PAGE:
In considering the exploits of a transcendent basketball player, there comes a point at which all we can do is count. A complicated game is reduced to a raw tally not because we enjoy being reductive, but rather because our means of understanding excellence remains rather limited. It can be seen plainly. It can be awed. Eventually, though, it begs to be understood in a way that largely escapes us. Logic has never fared well in coming to terms with the supernatural, so we count to make some sense of that which makes so little.
This is where we now find Kevin Durant, who on Tuesday was named the NBA's Most Valuable Player. The 25-year-old Thunder forward's talents have been appreciated for a long while, but this may be the first season in which the basketball world has actually been at a loss in approaching his extraordinary performance.
That it's difficult to grasp the offerings of a player who sets himself apart so fully is the reason why we chalk up every one of Durant's 2,593 points, third most in a season over the last 25 years. It's why we tracked his 41 consecutive games with 25 points or more, the third-longest streak in NBA history. It's why we marvel at his utterly LeBronian assist marks, his near-50-40-90 shooting season despite registering a league-high usage rate and his team's record in the absence of its second star. Durant has evolved to the point where his incredible statistical output is his most accessible quality as a player; otherwise, his command of the game borders on mystical.
He's close to 7 feet but has the control as a ball handler to break down multiple layers of defense. Durant's accuracy as a shooter is uncanny, his form unfurled so quickly as to disguise the fact that miles of wingspan went into its production. He's amazingly quick -- so much so that he moonlights defending a few different positions when he can spare the energy, and that any appropriately sized defender put in front of him is at the mercy of his drives. He accomplishes all this while acting as the primary threat in a sometimes stunted offense, elevating Oklahoma City to remarkable efficiency.
Durant is a shooter, a finisher, a creator, a facilitator, a rebounder, a defender and a superstar by any conceivable definition. This is so, fundamentally, for reasons we can observe but not fully explain. Durant's smart decision-making with the ball could itself be the subject of a dissertation, though even the most illuminative analysis fails to clarify how the multitudes of Durant's game are even possible in the first place. By the understood logic of basketball, there should not be a player so tall, so quick and so skilled in ways that dwarf other stars of his stature or speed. Yet Durant exists and thrives, even if all that he is and does is boiled down to cold, measurable matters of fact so that we might more comfortably engage them.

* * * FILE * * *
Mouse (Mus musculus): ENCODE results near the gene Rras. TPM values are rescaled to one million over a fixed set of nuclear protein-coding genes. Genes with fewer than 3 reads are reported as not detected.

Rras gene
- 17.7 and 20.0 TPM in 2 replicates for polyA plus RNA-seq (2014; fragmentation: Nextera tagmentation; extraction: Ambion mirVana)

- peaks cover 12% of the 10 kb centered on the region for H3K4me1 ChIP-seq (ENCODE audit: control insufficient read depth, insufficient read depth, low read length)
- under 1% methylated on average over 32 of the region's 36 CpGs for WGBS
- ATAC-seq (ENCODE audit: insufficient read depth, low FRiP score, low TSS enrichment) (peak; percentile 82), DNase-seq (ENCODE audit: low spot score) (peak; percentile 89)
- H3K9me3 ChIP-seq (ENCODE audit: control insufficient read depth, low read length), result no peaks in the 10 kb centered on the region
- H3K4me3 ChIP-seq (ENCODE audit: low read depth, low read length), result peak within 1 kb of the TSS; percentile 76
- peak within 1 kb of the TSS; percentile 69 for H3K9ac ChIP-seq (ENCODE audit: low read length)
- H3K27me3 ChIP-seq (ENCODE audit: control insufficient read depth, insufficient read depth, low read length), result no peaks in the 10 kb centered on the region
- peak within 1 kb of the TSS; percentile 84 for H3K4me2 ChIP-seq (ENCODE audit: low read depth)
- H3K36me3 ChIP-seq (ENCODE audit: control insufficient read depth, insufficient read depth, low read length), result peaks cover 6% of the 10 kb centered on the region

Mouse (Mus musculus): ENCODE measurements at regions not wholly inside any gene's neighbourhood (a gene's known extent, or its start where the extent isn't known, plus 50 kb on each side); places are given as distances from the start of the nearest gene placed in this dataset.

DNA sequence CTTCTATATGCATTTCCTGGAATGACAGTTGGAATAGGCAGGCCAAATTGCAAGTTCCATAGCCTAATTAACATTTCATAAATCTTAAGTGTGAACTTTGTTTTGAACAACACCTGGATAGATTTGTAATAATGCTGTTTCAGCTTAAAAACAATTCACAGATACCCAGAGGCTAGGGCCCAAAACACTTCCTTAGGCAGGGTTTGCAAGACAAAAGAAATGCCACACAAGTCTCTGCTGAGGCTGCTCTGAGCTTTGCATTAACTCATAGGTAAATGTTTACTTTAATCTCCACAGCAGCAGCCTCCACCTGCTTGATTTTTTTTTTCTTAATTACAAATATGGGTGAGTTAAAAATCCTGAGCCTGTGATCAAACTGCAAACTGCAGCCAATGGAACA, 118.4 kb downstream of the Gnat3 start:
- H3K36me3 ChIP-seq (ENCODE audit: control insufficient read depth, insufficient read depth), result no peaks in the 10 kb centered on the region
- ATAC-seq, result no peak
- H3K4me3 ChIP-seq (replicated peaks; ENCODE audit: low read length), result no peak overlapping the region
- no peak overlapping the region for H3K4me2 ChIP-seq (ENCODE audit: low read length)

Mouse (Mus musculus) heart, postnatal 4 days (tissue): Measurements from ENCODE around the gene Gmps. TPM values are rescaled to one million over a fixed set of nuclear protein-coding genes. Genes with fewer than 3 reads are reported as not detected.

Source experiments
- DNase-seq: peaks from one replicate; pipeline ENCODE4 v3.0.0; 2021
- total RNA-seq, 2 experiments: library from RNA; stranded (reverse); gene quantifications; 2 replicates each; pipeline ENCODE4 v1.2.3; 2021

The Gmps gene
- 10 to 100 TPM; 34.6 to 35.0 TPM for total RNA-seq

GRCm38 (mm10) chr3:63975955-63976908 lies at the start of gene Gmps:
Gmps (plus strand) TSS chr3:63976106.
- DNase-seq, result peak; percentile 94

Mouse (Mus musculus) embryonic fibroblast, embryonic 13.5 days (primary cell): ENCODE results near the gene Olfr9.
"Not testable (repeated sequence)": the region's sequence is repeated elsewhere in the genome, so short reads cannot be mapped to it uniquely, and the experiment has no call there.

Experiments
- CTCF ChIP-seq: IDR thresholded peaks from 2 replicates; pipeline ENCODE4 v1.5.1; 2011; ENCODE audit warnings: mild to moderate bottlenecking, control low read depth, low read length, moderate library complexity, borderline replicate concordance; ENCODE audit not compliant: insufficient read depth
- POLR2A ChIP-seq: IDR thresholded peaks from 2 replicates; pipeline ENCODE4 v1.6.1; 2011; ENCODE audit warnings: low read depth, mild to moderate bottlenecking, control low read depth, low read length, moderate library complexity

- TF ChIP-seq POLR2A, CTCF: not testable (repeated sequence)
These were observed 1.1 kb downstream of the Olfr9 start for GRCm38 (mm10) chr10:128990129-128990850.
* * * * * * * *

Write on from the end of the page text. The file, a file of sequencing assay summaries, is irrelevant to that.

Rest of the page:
Basketball can (and should) be parsed for its strategy, as the juggling of variables in coverage, tendency and offensive design help decide the tilt between winning and losing. Players like Durant, though, carve out room among the tactics for wonder. It's telling that, in the race for an award that so often boils down to competing definitions of "value," Durant won in a landslide, earning 119 of 125 first-place votes. Refreshingly, voters didn't get caught up in what it means to be valuable. They were simply caught up on Durant, whose superiority this season rang through in all he delivered. What was a potentially close race between Durant and LeBron James in March had been all but decided by season's end. The difference between them could be seen on tape. It could be quantified. It could be understood.
That difference is small enough that a sensible case for James could still be made, but not without accepting the fact that the reigning MVP wasn't operating with the same characteristic abandon. For LeBron, this was a season of surviving Dwyane Wade's periodic absences and biding time. He did so expertly. In the process, however, he let his defense slip and afforded Durant an opportunity to make up ground.
Let it be clear that Durant was the one largely responsible for the fact that he and James are now the NBA's 1A and 1B. So much has been made of LeBron's "coasting" and not enough of Durant's continuous climb against an impossible slope. Already he was one of the league's finest -- a worthy second to the best basketball player on the planet -- yet Durant found no satisfaction in silver. There's an air of effortlessness to Durant's game that obscures his commitment to process. He makes the game look so easy by approaching it with discipline and gravity, as few in the league are more committed to getting better at getting better.
It's that side of Durant that we can comprehend -- the hours in the gym, the countless film sessions, the obvious weight training. This is the currency of professional improvement and it's evident that Durant has invested. His current station, though, always comes back to his standing impossibility. He shares that quality with James, which is in itself an unmistakable indicator of his belonging: Durant, like LeBron, is so good and unique that he defies the natural boundaries of what a basketball player can be. We attempt to appreciate that as best we can, but when all else fails, we count.